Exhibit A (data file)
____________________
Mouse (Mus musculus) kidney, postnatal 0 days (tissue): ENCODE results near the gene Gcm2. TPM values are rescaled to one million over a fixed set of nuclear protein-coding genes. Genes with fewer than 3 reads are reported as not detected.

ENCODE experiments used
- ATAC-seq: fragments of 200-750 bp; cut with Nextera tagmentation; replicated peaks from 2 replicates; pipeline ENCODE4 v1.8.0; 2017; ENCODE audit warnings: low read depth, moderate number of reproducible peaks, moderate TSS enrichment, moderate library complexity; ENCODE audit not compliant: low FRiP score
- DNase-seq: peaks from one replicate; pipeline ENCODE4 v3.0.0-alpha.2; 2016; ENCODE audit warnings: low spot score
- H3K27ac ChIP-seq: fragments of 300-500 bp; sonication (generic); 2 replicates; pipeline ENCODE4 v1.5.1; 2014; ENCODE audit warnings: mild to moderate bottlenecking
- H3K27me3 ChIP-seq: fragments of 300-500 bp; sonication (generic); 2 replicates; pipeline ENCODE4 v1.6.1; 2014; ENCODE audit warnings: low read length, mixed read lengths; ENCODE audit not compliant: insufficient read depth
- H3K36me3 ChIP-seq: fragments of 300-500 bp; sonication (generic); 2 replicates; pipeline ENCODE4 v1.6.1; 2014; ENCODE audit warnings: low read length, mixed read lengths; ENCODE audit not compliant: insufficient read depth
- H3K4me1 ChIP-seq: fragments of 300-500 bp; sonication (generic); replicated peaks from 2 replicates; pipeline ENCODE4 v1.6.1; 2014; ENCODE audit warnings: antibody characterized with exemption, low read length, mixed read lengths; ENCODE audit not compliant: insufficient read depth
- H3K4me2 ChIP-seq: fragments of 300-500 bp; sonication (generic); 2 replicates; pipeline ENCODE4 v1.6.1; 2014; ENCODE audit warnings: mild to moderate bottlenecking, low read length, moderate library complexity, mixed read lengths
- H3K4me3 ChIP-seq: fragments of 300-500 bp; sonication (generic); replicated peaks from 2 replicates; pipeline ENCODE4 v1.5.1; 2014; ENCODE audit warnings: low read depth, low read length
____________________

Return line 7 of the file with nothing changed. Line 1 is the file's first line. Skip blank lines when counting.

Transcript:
- H3K36me3 ChIP-seq: fragments of 300-500 bp; sonication (generic); 2 replicates; pipeline ENCODE4 v1.6.1; 2014; ENCODE audit warnings: low read length, mixed read lengths; ENCODE audit not compliant: insufficient read depth